How are these cancers diagnosed?
“Your veterinarian may suspect the presence of a functional parathyroid tumor based on abnormal blood tests for calcium and parathyroid hormone levels.”
Your veterinarian may suspect the presence of a functional parathyroid tumor based on abnormal blood tests for calcium and parathyroid hormone levels. Ultrasound examination may detect larger tumors.
Definitive diagnosis of tumor type relies upon microscopic examination of tissue samples. Your veterinarian may obtain a diagnostic sample by punch or wedge biopsy (removal of a portion of the mass), or by excision of the entire mass; the larger the sample, the more accurate the diagnosis. Cytology, the microscopic examination of small samples of cells, is not diagnostic for these tumors. Accurate diagnosis and prediction of behavior (prognosis) rely on microscopic examination of tissue (histopathology). Histopathology also rules out other forms of cancer. Your veterinarian will submit the samples to a specialized laboratory for examination and diagnosis by a veterinary pathologist. Although the submitted piece of tissue may be a small part of the mass (biopsy) or the whole lump, only by examining the entire lump will the pathologist be able to indicate whether the cancer has been fully removed.
The histopathology report typically includes words that indicate whether a tumor is ‘benign’ (non-spreading, local growth) or ‘malignant’ (capable of spreading to other body sites). These, together with the origin or type of tumor, the grade (degree of resemblance to normal cells or ‘differentiation’) and stage (how large it is and extent of spread) indicate how the cancer is likely to behave. The veterinary pathologist usually adds a prognosis (what will probably happen). This may include information on local recurrence or metastasis (distant spread).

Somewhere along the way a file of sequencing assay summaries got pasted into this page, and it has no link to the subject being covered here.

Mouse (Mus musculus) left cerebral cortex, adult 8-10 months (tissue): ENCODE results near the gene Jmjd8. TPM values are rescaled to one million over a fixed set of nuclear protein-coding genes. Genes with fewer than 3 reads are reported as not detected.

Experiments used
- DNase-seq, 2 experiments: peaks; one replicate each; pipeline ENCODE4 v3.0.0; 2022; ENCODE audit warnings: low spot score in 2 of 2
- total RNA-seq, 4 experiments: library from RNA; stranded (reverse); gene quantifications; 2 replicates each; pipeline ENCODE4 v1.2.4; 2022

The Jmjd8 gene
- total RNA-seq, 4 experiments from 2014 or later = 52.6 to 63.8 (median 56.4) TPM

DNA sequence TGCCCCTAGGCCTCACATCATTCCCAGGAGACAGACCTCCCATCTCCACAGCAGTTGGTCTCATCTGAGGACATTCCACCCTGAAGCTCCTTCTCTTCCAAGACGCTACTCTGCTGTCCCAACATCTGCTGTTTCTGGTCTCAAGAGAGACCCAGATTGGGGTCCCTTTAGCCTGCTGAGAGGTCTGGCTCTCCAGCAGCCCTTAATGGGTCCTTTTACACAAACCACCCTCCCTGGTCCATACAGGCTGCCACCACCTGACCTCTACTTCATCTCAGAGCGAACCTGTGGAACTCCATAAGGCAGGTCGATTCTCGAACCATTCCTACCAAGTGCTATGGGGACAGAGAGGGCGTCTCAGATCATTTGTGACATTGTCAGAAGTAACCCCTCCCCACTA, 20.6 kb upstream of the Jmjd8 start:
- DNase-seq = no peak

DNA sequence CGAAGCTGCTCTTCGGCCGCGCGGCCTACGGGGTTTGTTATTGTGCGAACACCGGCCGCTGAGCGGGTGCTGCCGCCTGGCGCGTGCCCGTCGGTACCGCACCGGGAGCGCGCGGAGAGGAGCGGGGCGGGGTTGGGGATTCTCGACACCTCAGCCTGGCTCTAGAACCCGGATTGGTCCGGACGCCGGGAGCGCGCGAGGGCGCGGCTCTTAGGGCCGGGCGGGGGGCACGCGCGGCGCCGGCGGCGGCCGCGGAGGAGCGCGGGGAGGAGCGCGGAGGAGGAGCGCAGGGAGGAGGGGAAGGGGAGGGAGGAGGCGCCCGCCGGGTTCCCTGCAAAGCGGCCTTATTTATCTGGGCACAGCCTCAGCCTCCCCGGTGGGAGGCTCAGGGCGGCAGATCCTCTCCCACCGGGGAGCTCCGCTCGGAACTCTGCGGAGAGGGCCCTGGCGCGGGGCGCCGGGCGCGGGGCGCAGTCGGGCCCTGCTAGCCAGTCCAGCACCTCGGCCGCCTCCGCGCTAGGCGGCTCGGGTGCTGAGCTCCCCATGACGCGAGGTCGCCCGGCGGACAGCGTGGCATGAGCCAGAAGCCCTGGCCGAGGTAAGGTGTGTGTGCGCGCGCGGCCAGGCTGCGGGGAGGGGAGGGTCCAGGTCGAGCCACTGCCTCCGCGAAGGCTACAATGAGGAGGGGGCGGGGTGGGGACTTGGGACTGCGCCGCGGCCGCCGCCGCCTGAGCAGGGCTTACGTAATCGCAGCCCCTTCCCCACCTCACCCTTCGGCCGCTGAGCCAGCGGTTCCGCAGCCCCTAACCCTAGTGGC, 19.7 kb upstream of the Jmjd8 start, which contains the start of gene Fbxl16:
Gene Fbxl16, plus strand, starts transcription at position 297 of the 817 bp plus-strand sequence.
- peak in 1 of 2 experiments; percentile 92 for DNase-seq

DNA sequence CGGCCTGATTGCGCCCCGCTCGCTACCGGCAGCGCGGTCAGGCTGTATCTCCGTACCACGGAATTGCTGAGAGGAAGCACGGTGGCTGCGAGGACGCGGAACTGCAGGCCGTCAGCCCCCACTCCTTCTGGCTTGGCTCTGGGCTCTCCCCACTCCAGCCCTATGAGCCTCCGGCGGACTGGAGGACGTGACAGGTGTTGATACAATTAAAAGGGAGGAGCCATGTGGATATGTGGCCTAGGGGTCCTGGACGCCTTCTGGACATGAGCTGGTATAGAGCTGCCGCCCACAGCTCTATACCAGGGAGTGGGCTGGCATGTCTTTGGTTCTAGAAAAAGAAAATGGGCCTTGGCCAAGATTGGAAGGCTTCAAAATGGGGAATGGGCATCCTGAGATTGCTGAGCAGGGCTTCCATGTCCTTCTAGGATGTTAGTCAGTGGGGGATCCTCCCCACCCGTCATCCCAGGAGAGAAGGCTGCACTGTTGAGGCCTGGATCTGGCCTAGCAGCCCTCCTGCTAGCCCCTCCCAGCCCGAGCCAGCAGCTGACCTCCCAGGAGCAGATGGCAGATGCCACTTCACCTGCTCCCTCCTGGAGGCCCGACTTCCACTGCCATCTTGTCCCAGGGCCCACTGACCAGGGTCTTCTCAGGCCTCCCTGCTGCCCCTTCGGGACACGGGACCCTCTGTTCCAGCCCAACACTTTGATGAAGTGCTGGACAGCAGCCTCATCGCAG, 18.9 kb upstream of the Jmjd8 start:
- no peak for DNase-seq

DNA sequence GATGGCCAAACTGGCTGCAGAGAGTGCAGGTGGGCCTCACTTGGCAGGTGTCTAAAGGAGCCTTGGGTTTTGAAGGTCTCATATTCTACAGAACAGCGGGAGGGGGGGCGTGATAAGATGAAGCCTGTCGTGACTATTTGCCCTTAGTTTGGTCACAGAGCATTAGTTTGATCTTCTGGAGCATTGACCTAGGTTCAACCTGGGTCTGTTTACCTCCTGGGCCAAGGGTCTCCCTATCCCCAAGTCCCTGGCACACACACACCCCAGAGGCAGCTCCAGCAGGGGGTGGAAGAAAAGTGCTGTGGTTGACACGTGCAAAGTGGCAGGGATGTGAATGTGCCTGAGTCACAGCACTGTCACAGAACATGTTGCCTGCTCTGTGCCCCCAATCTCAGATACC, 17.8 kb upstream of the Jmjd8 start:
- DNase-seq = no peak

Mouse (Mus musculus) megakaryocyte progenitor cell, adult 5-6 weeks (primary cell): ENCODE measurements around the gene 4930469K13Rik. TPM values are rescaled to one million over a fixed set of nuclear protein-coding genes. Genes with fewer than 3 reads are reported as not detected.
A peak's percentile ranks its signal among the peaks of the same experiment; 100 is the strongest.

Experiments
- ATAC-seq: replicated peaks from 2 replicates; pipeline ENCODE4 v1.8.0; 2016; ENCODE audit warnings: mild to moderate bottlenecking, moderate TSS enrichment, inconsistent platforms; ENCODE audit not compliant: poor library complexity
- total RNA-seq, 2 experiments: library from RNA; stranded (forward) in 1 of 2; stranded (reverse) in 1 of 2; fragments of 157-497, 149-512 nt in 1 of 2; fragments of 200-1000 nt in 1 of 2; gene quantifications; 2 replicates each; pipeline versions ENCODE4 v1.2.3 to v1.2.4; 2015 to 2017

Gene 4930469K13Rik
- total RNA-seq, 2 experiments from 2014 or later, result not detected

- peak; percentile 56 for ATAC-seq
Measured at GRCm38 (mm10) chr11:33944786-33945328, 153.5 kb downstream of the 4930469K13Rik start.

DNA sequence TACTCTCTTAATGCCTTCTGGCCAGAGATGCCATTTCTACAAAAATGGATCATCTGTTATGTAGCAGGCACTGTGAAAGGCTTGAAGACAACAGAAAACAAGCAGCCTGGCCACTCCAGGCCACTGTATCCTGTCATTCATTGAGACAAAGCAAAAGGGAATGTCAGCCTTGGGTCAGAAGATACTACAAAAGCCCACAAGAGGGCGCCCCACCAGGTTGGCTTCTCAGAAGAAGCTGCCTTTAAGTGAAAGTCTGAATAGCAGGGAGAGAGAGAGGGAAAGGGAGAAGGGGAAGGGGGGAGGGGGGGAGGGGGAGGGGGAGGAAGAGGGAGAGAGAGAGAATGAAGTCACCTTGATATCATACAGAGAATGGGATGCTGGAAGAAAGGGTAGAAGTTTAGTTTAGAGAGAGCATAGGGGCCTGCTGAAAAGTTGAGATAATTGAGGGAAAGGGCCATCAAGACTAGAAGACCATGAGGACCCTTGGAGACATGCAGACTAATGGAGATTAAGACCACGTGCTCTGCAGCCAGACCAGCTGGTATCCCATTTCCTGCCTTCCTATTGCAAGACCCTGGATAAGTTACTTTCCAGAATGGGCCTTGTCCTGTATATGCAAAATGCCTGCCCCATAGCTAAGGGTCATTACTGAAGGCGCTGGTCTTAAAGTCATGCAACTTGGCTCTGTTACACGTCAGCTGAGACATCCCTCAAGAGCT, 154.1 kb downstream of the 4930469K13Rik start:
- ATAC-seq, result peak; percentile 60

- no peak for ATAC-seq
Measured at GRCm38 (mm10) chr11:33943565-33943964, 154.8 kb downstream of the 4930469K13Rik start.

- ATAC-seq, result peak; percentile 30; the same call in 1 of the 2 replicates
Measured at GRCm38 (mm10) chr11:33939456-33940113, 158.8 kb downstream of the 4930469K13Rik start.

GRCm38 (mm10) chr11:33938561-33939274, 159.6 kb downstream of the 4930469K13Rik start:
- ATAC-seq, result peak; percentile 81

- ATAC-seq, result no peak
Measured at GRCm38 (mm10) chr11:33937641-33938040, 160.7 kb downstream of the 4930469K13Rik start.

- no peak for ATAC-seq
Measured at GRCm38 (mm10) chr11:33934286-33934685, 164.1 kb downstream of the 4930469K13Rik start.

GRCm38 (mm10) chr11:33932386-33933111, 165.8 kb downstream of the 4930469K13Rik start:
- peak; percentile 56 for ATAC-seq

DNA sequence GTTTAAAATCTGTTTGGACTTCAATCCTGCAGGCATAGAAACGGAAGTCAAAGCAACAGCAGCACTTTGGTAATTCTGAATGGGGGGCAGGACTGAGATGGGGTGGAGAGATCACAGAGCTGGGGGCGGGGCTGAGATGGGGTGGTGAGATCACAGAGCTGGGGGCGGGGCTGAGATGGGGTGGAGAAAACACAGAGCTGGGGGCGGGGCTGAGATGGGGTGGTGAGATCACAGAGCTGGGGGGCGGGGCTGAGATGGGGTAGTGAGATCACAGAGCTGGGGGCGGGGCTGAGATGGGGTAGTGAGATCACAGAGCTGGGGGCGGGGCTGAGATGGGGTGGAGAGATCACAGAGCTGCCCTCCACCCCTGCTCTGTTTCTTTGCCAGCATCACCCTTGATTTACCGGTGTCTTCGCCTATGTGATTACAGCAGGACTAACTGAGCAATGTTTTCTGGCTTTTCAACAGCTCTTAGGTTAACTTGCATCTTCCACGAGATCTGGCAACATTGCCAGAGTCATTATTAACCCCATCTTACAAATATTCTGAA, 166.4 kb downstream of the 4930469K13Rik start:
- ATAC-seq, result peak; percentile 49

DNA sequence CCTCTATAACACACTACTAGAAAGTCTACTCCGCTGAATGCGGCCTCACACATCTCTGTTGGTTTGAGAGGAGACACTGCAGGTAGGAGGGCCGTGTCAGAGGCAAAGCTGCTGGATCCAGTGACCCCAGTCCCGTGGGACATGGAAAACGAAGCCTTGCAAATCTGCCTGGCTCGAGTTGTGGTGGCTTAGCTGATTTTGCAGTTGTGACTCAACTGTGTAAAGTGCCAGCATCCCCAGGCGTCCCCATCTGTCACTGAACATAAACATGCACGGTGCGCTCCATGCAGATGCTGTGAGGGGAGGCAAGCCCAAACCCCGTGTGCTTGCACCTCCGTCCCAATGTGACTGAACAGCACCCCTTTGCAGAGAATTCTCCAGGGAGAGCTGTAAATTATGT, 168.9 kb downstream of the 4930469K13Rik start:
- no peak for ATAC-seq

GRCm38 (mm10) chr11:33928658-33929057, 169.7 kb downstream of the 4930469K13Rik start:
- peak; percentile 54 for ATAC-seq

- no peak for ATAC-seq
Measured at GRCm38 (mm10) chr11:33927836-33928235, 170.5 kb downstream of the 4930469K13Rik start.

What types of treatment are available?
“Surgical removal of the tumor may result in a rapid fall in blood calcium.”
Parathyroid adenomas are usually removed surgically. Parathyroid hormone is only active for twenty minutes in the blood so surgical removal of the tumor may result in a rapid fall in blood calcium. Post-operatively, short-term treatment to maintain the blood calcium level may be needed until the body is able to compensate.
Can these cancers disappear without treatment?
It is not common, but the loss of blood supply to a cancer can make the cells die. Unfortunately, the disappearance of the cancer is rarely complete.
How can I nurse my pet?
After any surgery, you need to keep the incision site clean and dry and prevent your pet from interfering with it. Report any loss of stitches or significant swelling or bleeding to your veterinarian. You may be asked to check for signs that would indicate low blood calcium (which occurs in approximately one third of dogs) and to give calcium and Vitamin D supplements. If you require additional advice on post-surgical care, please ask.
How will I know how the cancer will behave?
The histopathology report will give your veterinarian the tumor diagnosis that helps to indicate how it is likely to behave. The veterinary pathologist usually adds a prognosis that describes the probability of local recurrence or metastasis (distant spread).
When will I know if the cancer is permanently cured?
‘Cured’ has to be a guarded term in dealing with any cancer.
The prognosis for parathyroid tumors depends on the severity of secondary changes due to the prolonged raised blood calcium before surgery, and the ability to prevent or manage severe, postoperative low blood calcium. If there is evidence of severe kidney disease, the pet may need lifelong medical management and survival may be short. Malignant tumors may spread to the local lymph nodes and occasionally the lung but this is rare.
Cats that undergo surgery for parathyroid tumors usually survive longer than a year.
Are there any risks to my family or other pets?
No, these are not infectious tumors and are not transmitted from pet to pet or from pets to people.